Harry Aubrey Toulmin Sr. (1858 – May 17, 1942) was the American lawyer located in Springfield, Ohio, who wrote the "flying machine" patent application that resulted in the patent granted to Dayton inventors Wilbur and Orville Wright on May 22, 1906.
Not much is known about Toulmin's early years. Born in 1858 to Joshua Morton S. Toulmin (1823–1896) and Frances Hellen (1828–1916), Toulmin had four brothers and three sisters. In 1882 at age 24, Toulmin graduated from The George Washington University Law School. For the next four years after graduating from law school, Toulmin practiced patent law in Washington, D.C.
Toulmin arrived in Springfield, Ohio from Washington D.C. in 1886 because it was a center of innovation and invention that required legal representation for patent proceedings. He set up his law firm in the Bushnell Building located at 14 East Main Street in Springfield. In 1888, Toulmin married Rosamond Evans (d. 1947); they had two children who lived past infancy: Morton Warwick Evans and Harry Aubrey Toulmin Jr. (1890–1965). When Harry Aubrey Toulmin Jr. joined the law firm, his father renamed the firm Toulmin & Toulmin.
Applying for a U.S. Patent on their flying machine was never far from the Wrights' minds. Their first attempt to get a patent on their invention failed, largely because they wrote the patent application themselves. Also contributing to its demise was their inability to demonstrate a "practical flying machine." At that time, the U.S. Patent Office had begun to receive a flood of patent applications for aerial craft of all descriptions, real and imagined, and had adopted a policy of only approving applications for inventions involving flying machines if the benchmark of "practicality" could be met and demonstrated. The practicality benchmark has long since been discarded by the U.S. Patent Office as being unworkable.
Following the U.S. Patent Office examiner's advice for the brothers to work with a patent attorney, Wilbur began searching for a qualified lawyer. Two friends, John Kirby and Will Ohmer, recommended that Wilbur contact Toulmin.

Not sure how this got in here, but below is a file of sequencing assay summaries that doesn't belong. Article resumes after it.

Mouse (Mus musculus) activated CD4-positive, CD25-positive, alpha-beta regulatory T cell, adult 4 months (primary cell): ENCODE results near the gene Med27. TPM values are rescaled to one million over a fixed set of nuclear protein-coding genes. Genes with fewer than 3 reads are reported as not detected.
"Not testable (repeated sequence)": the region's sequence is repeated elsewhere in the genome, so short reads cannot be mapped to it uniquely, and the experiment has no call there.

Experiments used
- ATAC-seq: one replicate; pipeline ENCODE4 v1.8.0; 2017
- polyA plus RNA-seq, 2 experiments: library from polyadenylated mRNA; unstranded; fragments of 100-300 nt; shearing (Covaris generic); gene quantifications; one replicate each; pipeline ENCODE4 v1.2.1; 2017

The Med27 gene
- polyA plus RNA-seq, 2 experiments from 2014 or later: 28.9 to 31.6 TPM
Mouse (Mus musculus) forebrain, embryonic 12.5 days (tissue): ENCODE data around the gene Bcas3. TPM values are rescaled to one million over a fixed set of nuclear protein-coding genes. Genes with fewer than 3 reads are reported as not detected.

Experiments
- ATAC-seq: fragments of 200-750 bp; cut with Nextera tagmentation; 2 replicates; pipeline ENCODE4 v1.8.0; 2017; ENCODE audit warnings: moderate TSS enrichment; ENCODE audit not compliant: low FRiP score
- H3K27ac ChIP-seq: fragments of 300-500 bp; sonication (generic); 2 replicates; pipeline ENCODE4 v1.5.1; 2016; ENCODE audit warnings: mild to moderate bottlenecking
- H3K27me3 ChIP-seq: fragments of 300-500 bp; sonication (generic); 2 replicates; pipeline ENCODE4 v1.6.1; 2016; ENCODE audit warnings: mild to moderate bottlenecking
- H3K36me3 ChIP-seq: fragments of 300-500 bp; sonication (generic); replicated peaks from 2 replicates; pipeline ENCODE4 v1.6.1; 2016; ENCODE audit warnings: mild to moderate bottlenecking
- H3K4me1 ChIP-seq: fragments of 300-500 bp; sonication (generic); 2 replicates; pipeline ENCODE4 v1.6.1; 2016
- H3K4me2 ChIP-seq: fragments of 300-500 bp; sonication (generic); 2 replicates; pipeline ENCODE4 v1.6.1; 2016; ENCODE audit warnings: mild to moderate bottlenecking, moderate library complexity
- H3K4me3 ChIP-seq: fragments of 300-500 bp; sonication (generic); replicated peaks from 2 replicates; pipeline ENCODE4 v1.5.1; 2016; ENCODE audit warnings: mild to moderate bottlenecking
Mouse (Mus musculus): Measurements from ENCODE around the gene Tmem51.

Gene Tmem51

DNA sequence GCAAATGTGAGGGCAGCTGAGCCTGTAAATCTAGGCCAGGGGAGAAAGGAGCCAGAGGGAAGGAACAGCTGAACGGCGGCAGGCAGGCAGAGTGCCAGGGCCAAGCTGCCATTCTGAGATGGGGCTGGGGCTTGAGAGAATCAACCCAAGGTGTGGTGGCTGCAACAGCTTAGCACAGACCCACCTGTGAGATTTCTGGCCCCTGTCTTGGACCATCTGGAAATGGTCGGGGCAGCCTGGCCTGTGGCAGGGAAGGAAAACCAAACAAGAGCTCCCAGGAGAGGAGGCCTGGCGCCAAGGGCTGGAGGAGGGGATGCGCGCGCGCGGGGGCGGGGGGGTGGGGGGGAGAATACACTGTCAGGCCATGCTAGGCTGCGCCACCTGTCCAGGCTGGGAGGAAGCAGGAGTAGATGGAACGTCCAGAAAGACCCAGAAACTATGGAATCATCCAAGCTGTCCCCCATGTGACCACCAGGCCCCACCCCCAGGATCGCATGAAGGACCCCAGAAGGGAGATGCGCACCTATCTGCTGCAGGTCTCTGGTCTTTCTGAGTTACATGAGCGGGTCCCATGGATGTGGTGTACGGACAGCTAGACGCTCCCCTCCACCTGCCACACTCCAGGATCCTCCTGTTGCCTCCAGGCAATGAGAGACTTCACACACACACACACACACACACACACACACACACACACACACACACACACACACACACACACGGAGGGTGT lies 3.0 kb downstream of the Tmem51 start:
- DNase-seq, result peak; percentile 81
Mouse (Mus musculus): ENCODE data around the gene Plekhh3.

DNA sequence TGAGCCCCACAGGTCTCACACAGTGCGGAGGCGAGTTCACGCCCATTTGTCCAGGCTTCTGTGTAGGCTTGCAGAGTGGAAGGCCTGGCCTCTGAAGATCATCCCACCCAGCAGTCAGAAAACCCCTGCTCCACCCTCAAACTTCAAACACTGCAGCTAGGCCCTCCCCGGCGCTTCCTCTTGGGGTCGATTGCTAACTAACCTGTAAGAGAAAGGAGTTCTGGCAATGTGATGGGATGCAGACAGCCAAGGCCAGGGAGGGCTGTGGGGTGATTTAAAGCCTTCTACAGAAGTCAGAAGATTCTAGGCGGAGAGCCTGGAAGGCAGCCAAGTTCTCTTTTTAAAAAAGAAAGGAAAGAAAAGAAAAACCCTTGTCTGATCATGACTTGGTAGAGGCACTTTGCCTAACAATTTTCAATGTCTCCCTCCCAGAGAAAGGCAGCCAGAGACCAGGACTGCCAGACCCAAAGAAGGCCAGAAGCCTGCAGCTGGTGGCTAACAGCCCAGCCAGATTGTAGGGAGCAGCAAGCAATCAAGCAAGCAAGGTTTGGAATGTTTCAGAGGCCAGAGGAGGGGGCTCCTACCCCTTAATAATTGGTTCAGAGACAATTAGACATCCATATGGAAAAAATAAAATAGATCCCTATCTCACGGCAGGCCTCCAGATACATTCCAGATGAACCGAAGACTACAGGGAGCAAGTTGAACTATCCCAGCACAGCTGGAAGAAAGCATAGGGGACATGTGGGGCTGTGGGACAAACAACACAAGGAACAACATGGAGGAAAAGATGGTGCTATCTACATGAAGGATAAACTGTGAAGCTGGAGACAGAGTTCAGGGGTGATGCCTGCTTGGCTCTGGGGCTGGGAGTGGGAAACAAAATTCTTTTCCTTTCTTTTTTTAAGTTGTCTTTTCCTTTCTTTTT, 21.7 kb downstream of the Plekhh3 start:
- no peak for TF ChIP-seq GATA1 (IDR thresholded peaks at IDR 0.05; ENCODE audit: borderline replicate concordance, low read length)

On January 14, 1904, Wilbur Wright wrote to Toulmin for an appointment for advice and assistance with filing a new application. Eight days later, on January 22, Wilbur traveled to Springfield, Ohio, to see Toulmin. Toulmin took Wilbur and Orville seriously when they came to announce that they wanted to patent a flying machine. The Wright brothers hired Toulmin that day and placed the Wright patent case in his hands.
Toulmin was confident that he could use the original application as a starting point for a broad, airtight patent that would protect the brothers' invention. But he warned Wilbur and Orville that the process would be lengthy, and he recommended that they keep quiet about the details of their aircraft. Based on Toulmin's direction, the Wrights decided on secrecy until their patent was secured, during which time they continued to work at building a real, practical machine.
Toulmin urged that the Wrights not seek a patent on their aircraft but only on its system for in-air control. They followed his recommendation that they apply for a patent based on the three-axis control system of their 1902 Glider instead of their powered 1903 or 1904 Flyers in order to avoid having to present a working model to a highly doubting Patent Office. In addition, Toulmin advised the Wrights to patent not just the mechanisms that allowed them to warp or flex a wing but, more importantly, to patent the idea of roll control itself.